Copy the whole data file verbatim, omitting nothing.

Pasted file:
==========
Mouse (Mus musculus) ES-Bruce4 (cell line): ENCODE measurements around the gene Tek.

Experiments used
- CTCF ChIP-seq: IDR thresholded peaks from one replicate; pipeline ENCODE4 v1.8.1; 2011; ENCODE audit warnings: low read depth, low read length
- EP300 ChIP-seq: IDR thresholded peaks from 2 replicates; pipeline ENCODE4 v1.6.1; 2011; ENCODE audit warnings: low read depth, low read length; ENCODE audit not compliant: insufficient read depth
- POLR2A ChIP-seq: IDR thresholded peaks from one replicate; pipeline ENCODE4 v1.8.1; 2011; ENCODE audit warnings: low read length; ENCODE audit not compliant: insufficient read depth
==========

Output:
Mouse (Mus musculus) ES-Bruce4 (cell line): ENCODE measurements around the gene Tek.

Experiments used
- CTCF ChIP-seq: IDR thresholded peaks from one replicate; pipeline ENCODE4 v1.8.1; 2011; ENCODE audit warnings: low read depth, low read length
- EP300 ChIP-seq: IDR thresholded peaks from 2 replicates; pipeline ENCODE4 v1.6.1; 2011; ENCODE audit warnings: low read depth, low read length; ENCODE audit not compliant: insufficient read depth
- POLR2A ChIP-seq: IDR thresholded peaks from one replicate; pipeline ENCODE4 v1.8.1; 2011; ENCODE audit warnings: low read length; ENCODE audit not compliant: insufficient read depth